Cover

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Title Page, Copyright, Dedication

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Contents

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pp. vii-viii

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Series Editor's Preface

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pp. ix-x

This is the tenth volume in a series of translations of The Oratory of Classical Greece. The aim of the series is to make available primarily for those who do not read Greek up-to-date, accurate, and readable translations with introductions and explanatory notes of all the surviving works and major fragments of the Attic orators of the classical...

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Translatpr's Acknowledgements

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pp. xi-xii

I am very grateful to Michael Gagarin for the amount of time he spent on an earlier draft of this book and for his myriad suggestions on the translations, all of which were to its and my own benefit: I owe him at least two red pens. I am also indebted to the anonymous referee for many thoughtful suggestions. I consider the person to whom this book...

Speech Numbers and Titles

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pp. xiii-xvi

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Series Introduction: Greek Oratory

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pp. xvii-2

From as early as Homer (and undoubtedly much earlier) the Greeks placed a high value on effective speaking. Even Achilles, whose greatness was primarily established on the battlefield, was brought up to be “a speaker of words and a doer of deeds” (Iliad 9.443); and Athenian leaders of the sixth and fifth centuries,1 such as Solon, Themistocles...

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Introduction to Demosthenes

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pp. 3-7

Since antiquity Demosthenes (384 –322 BC) has usually been judged the greatest of the Attic orators. Although the patriotic and nationalistic tenor of his message has been more highly regarded in some periods of history than in others, he is unique in his mastery of so many different rhetorical styles and his ability to blend them into a powerful...

Introduction to This Volume

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pp. 8-18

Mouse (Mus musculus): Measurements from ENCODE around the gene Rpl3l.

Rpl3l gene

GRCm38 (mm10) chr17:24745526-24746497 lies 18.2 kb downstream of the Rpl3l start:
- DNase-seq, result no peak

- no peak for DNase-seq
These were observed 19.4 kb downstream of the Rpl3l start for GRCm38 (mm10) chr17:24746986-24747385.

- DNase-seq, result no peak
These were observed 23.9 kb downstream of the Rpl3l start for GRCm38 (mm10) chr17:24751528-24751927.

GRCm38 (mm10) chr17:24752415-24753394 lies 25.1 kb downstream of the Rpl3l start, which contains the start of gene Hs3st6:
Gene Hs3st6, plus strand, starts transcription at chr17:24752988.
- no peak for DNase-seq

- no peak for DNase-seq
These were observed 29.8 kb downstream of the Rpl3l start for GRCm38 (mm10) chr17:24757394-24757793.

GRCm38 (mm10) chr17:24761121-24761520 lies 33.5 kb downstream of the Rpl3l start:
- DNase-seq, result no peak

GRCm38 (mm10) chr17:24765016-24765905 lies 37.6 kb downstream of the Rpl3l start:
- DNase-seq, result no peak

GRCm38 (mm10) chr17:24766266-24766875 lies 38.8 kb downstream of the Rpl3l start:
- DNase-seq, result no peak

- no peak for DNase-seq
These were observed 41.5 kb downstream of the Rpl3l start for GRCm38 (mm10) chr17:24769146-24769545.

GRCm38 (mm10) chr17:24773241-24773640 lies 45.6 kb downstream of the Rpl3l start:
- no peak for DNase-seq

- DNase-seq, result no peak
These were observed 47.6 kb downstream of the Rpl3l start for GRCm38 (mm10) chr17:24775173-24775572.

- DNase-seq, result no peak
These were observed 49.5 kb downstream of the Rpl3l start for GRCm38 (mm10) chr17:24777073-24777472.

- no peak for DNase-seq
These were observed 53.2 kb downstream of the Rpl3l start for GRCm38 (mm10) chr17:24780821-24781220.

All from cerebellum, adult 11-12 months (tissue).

Demosthenes, Speeches 60 and 61, Prologues, Letters

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60. Funeral Oration

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pp. 21-37

Demosthenes was chosen by the Athenians to deliver the Funeral Oration (epitaphios) over those Athenians who had died fighting Philip II of Macedonia at the Battle of Chaeronea in September 338 (Dem. 18.285, Plut., Demosthenes 21.2). Athens was the only polis in Greece to honor those who had recently died in battle with a public...

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61. Erotic Essay

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pp. 38-54

As with the Funeral Oration, the Erotic Essay is an example of epideictic or demonstrative oratory. The aim was not to persuade the audience to adopt a particular viewpoint but to exhort it and excite its admiration.1 This essay was not a speech as such but a rhetorical exercise, to be read out perhaps at a symposium. It takes the form of a didactic...

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Prologues

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pp. 55-98

The following are prologues to political speeches delivered in the Assembly.1 Here, citizens over the age of 18 debated and voted on all matters of domestic and foreign policy. An Assembly meeting started at about dawn and lasted until the mid-afternoon. An agenda was carefully worked through, proposals were put to the people and speeches...

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Letters 1– 6

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pp. 99-134

We have six letters attributed to Demosthenes, of which five (1, 2, 3, 4, and 6) deal with public matters and are addressed to the Council (Boule) and Assembly of Athens, where such letters were commonly read. They give advice on matters affecting the state, and thus are similar to a deliberative speech before the people. The other letter (5) is a...

Bibliography for This Volume

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pp. 135-138

Index

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pp. 139-142